Style and Technique

(Comprehensive Guide to Short Stories, Critical Edition)

Fuentes is a member of the group of Latin American writers known as Magical Realists, who blur the boundaries between reality and fantasy. He, however, calls his own writing technique “symbolic realism,” which conflates other traditional categories: fiction and history, present and past, natural and supernatural. The narrative is fragmented, rather than strictly linear, and the present and past are jumbled together in the story, showing Fuentes’s notion of time as cyclical rather than linear.

The narrator is cut off from his own past, which ultimately cuts him off from himself. His cultural allegiance is international, rather than Mexican, as shown by the foreign books he has read; he has embraced rationality and modernity rather than the irrational, mythical elements of his past, represented by Amilamia. He realizes that his life lacks something, but he is unwilling or unable to risk plunging into direct experience, preferring to remain an observer. As with many Fuentes stories, “The Doll Queen” undermines the surface order of the narration, showing the disorder beneath and implying that embracing the disorder is better than leading a sterile life without passion.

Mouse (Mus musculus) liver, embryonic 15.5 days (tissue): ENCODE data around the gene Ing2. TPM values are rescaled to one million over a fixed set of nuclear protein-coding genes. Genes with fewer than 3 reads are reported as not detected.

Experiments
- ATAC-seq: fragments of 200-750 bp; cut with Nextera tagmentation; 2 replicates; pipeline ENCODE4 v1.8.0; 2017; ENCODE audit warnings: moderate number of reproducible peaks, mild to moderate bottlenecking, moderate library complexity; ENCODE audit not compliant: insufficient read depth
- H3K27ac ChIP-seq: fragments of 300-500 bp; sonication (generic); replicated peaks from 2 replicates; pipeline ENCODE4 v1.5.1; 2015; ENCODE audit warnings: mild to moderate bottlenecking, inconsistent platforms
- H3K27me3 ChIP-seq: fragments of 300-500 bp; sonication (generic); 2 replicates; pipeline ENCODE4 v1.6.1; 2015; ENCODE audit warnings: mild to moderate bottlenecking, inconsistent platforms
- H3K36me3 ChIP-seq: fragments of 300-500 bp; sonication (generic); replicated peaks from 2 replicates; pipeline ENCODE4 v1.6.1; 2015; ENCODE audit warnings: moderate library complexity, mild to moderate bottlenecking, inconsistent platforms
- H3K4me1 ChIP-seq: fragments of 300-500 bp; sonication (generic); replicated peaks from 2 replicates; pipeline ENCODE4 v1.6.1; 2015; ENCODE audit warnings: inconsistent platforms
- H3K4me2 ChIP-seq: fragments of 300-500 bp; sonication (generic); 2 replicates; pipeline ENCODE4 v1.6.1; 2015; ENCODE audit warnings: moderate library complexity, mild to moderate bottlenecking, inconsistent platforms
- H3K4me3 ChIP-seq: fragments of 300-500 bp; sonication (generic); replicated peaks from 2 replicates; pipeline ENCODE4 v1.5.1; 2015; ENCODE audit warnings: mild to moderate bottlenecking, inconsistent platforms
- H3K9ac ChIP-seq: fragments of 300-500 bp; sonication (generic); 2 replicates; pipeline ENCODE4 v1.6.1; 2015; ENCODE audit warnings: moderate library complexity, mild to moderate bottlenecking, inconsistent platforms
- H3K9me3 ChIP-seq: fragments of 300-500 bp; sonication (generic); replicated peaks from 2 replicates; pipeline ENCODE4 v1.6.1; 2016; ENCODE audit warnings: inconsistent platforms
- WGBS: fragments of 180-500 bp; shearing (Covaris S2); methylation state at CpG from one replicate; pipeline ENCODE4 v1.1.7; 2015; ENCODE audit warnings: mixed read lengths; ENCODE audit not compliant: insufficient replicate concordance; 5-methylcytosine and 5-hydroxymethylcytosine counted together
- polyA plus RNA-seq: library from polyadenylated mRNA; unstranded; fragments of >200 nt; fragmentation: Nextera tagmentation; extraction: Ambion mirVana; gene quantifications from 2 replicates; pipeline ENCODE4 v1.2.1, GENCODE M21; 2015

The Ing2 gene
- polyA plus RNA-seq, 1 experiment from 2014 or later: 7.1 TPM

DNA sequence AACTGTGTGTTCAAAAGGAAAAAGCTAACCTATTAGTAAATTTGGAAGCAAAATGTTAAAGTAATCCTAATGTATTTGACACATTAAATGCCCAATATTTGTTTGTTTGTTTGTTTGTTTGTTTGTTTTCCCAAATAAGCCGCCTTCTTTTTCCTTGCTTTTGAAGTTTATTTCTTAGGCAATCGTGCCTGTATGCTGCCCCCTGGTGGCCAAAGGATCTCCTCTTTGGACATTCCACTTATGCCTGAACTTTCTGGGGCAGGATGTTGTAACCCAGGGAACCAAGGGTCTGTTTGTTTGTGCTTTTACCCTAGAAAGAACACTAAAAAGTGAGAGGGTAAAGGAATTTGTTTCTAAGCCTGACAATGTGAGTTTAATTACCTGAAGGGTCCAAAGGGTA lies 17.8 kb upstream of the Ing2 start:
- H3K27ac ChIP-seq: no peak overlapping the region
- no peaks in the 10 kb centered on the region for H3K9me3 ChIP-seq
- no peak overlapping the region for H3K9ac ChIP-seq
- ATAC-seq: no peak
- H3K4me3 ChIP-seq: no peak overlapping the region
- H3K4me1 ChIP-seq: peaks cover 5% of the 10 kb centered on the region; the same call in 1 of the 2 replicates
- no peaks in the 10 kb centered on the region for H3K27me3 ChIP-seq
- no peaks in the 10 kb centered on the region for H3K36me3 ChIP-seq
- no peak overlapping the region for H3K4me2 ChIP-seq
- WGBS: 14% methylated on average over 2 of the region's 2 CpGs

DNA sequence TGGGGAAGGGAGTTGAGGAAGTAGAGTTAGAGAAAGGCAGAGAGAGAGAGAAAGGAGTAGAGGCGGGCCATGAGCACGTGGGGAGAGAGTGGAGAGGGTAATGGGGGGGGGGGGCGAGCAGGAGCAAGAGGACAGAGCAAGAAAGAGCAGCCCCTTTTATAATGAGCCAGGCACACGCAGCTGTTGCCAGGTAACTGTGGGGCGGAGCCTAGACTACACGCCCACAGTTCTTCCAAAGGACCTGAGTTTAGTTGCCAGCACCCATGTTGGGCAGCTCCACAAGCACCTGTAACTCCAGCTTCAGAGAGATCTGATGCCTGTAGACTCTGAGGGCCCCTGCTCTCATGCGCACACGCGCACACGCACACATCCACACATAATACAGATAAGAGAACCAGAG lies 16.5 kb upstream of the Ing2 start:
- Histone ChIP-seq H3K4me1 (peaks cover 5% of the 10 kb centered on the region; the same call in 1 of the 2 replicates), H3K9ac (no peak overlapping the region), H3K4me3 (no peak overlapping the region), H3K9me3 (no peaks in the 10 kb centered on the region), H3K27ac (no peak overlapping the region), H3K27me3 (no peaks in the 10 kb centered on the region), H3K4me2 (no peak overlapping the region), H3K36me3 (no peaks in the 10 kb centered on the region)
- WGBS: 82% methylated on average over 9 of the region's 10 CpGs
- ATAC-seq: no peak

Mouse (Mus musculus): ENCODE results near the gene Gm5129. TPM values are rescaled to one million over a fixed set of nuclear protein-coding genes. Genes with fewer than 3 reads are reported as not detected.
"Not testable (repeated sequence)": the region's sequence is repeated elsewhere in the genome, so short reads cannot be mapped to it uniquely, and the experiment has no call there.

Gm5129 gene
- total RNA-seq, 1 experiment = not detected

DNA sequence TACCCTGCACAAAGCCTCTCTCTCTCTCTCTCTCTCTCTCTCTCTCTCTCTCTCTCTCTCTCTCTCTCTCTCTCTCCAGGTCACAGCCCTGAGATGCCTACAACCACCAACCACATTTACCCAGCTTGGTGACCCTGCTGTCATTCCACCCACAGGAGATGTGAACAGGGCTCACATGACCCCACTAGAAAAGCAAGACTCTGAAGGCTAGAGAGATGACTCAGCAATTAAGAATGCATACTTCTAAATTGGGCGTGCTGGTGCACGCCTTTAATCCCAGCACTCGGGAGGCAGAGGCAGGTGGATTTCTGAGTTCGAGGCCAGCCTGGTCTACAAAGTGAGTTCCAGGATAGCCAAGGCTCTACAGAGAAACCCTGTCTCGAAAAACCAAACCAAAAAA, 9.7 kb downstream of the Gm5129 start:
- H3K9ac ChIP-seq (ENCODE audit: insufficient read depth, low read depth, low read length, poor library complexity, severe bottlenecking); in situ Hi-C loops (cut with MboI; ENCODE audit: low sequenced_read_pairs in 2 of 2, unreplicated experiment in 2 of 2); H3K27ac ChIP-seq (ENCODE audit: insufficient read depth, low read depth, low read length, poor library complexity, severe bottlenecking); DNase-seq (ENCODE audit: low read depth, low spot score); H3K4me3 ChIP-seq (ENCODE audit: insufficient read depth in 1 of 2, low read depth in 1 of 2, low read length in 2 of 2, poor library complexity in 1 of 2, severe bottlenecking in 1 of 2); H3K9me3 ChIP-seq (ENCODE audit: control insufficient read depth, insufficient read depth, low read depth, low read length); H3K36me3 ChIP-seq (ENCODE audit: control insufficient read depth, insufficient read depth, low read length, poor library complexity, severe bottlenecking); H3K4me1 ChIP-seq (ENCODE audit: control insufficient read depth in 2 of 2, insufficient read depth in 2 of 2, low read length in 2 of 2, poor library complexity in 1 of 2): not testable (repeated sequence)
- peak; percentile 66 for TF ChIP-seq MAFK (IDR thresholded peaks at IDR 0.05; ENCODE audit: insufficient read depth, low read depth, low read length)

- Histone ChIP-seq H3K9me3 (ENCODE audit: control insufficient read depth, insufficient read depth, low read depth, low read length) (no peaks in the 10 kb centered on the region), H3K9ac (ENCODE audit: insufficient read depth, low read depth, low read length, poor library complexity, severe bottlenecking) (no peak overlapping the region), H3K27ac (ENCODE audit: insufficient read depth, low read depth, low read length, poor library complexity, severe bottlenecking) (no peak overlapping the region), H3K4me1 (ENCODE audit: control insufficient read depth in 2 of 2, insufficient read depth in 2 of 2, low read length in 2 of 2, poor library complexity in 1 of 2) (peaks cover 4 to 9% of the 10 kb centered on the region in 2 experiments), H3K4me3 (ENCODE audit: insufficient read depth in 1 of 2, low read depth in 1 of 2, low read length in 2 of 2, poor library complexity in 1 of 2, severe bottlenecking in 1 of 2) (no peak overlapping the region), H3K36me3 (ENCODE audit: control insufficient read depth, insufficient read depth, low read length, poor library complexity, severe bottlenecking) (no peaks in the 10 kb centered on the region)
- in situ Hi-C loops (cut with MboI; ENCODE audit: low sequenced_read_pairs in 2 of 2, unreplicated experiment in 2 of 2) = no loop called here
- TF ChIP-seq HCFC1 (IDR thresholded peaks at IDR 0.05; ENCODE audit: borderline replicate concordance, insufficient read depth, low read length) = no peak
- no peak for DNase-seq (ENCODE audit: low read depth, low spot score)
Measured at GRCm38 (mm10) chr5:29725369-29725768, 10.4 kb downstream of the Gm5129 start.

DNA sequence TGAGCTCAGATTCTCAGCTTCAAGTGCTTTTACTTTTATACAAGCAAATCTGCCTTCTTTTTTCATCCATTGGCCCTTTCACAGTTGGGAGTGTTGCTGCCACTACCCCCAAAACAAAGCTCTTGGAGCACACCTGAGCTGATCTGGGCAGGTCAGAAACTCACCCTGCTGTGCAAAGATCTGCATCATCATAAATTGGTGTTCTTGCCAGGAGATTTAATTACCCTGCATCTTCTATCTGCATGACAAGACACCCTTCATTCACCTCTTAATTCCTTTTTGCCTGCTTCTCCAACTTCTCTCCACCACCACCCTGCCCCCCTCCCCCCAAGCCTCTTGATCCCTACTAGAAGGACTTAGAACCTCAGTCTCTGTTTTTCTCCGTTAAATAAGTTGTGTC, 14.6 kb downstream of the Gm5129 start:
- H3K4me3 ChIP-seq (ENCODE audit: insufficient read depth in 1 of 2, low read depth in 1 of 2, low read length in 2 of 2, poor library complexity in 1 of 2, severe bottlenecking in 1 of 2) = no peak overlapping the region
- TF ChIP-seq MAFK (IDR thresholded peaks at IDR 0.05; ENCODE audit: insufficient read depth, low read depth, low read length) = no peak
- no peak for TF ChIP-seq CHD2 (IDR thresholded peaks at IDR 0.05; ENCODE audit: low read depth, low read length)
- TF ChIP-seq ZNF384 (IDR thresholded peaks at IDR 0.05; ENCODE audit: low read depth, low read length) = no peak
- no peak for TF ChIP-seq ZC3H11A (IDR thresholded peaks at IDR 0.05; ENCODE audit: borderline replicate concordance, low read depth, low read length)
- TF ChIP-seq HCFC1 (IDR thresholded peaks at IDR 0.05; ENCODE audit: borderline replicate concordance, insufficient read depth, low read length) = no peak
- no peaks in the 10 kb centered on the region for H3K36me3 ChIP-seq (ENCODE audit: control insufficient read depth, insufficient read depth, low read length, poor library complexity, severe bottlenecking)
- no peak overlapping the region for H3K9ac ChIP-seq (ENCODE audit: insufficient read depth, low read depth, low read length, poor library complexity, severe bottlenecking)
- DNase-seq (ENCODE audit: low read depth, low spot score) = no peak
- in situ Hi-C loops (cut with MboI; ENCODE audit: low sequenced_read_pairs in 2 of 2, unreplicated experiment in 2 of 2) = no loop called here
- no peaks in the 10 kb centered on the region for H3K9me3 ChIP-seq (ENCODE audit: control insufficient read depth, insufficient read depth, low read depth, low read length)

The two main characters, Carlos and Amilamia, can be seen as alter egos, two sides of the same person. Carlos is the rational, orderly, European modern ego; Amilamia is the primitive, intuitive, emotional, Indian primitive id. When he rejects her, he actually is rejecting a part of himself. Amilamia is misshapen and grotesque, emblematic of the distortion and destruction caused when one tries to suppress the primal forces within everyone and within everyone’s cultural past. Significantly, the narrator’s given name is the same as the author’s, and the name is mentioned only once, when Amilamia calls it out at the end of the story. Only Amilamia has the power to name him, and he rejects her.